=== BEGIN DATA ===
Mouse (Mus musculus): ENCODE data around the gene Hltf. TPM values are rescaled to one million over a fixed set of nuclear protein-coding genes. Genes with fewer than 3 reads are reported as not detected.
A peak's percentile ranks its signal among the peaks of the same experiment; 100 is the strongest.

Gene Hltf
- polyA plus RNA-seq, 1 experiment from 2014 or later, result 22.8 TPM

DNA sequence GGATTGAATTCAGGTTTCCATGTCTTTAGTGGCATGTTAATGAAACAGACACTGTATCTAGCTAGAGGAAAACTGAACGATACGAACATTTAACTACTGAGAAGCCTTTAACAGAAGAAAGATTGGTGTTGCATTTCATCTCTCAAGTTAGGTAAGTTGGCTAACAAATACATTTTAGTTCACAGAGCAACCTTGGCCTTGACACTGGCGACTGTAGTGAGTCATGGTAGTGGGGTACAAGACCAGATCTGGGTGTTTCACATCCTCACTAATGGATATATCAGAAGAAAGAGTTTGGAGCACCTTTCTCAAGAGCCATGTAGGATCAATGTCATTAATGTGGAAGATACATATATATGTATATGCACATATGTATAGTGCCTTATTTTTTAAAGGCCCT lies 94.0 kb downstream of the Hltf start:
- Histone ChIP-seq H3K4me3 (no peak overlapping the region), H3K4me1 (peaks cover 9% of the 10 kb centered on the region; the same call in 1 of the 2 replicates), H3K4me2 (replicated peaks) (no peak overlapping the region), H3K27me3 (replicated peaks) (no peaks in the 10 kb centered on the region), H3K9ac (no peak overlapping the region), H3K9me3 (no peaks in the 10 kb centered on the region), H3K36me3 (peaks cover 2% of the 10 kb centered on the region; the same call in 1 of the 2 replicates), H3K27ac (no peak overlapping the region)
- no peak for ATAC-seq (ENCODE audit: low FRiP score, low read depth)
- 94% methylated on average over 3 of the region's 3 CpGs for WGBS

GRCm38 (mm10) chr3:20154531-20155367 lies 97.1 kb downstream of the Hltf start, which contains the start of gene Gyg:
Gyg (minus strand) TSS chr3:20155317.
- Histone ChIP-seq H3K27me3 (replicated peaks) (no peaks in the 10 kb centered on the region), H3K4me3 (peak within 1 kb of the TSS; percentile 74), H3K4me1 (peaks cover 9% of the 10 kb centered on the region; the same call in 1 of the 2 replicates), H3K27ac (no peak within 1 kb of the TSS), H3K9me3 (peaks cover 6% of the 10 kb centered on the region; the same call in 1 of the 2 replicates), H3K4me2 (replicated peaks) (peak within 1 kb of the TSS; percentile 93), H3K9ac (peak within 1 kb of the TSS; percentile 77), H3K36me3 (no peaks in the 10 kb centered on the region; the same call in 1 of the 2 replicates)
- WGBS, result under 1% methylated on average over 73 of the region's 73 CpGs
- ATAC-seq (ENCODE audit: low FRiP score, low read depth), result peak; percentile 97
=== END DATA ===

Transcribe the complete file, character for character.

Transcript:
Mouse (Mus musculus): ENCODE data around the gene Hltf. TPM values are rescaled to one million over a fixed set of nuclear protein-coding genes. Genes with fewer than 3 reads are reported as not detected.
A peak's percentile ranks its signal among the peaks of the same experiment; 100 is the strongest.

Gene Hltf
- polyA plus RNA-seq, 1 experiment from 2014 or later, result 22.8 TPM

DNA sequence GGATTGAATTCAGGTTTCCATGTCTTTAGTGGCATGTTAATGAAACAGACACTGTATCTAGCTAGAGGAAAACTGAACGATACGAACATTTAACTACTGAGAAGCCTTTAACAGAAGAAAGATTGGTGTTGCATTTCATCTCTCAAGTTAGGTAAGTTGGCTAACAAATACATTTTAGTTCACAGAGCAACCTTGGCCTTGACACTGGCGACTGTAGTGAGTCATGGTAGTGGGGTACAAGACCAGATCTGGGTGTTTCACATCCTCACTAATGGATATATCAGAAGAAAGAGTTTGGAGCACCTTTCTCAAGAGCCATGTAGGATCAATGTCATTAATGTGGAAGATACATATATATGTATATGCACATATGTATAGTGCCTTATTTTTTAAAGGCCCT lies 94.0 kb downstream of the Hltf start:
- Histone ChIP-seq H3K4me3 (no peak overlapping the region), H3K4me1 (peaks cover 9% of the 10 kb centered on the region; the same call in 1 of the 2 replicates), H3K4me2 (replicated peaks) (no peak overlapping the region), H3K27me3 (replicated peaks) (no peaks in the 10 kb centered on the region), H3K9ac (no peak overlapping the region), H3K9me3 (no peaks in the 10 kb centered on the region), H3K36me3 (peaks cover 2% of the 10 kb centered on the region; the same call in 1 of the 2 replicates), H3K27ac (no peak overlapping the region)
- no peak for ATAC-seq (ENCODE audit: low FRiP score, low read depth)
- 94% methylated on average over 3 of the region's 3 CpGs for WGBS

GRCm38 (mm10) chr3:20154531-20155367 lies 97.1 kb downstream of the Hltf start, which contains the start of gene Gyg:
Gyg (minus strand) TSS chr3:20155317.
- Histone ChIP-seq H3K27me3 (replicated peaks) (no peaks in the 10 kb centered on the region), H3K4me3 (peak within 1 kb of the TSS; percentile 74), H3K4me1 (peaks cover 9% of the 10 kb centered on the region; the same call in 1 of the 2 replicates), H3K27ac (no peak within 1 kb of the TSS), H3K9me3 (peaks cover 6% of the 10 kb centered on the region; the same call in 1 of the 2 replicates), H3K4me2 (replicated peaks) (peak within 1 kb of the TSS; percentile 93), H3K9ac (peak within 1 kb of the TSS; percentile 77), H3K36me3 (no peaks in the 10 kb centered on the region; the same call in 1 of the 2 replicates)
- WGBS, result under 1% methylated on average over 73 of the region's 73 CpGs
- ATAC-seq (ENCODE audit: low FRiP score, low read depth), result peak; percentile 97